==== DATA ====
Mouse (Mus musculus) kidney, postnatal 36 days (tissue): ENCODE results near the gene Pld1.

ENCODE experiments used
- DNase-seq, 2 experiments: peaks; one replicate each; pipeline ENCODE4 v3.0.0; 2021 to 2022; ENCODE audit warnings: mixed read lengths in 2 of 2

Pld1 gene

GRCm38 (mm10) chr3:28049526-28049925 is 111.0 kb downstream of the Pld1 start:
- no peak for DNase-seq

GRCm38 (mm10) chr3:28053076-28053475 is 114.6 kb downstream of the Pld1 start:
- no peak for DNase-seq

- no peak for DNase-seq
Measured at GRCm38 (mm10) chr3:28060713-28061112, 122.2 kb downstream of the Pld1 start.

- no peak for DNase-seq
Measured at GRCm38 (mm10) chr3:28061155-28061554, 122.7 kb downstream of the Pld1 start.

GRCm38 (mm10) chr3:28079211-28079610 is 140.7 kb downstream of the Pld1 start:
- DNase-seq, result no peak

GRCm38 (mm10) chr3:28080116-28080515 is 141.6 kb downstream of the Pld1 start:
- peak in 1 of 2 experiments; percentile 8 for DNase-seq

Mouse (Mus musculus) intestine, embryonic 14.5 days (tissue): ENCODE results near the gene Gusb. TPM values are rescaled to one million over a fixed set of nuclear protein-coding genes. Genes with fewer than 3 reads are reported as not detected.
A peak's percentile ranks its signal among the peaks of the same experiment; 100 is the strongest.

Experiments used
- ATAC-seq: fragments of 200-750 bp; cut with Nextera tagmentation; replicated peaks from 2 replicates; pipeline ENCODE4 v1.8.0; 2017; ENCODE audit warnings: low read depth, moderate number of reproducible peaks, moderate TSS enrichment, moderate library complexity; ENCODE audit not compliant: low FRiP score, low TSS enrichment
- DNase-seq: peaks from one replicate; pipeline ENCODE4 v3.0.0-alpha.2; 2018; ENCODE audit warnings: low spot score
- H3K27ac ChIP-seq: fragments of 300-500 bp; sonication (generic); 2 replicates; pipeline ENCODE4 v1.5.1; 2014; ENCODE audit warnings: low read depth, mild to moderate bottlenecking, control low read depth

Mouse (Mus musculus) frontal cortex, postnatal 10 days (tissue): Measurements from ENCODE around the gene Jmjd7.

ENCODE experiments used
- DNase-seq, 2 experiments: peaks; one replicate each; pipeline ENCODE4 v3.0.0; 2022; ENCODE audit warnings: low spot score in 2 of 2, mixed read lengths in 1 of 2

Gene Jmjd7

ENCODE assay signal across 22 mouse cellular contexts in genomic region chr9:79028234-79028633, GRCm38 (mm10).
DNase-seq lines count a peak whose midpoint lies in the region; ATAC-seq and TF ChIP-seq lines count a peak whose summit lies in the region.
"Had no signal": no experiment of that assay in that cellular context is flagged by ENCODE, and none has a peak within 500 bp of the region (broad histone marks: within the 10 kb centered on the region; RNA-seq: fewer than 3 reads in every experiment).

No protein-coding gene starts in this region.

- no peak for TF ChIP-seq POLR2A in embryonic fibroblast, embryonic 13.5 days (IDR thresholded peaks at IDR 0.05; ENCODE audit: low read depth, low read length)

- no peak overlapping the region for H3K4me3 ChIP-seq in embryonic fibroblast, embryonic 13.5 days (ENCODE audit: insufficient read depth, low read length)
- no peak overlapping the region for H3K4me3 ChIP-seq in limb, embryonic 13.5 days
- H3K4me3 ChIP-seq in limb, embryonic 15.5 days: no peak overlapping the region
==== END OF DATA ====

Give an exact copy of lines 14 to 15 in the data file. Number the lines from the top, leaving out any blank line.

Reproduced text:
- DNase-seq, result no peak

GRCm38 (mm10) chr3:28080116-28080515 is 141.6 kb downstream of the Pld1 start: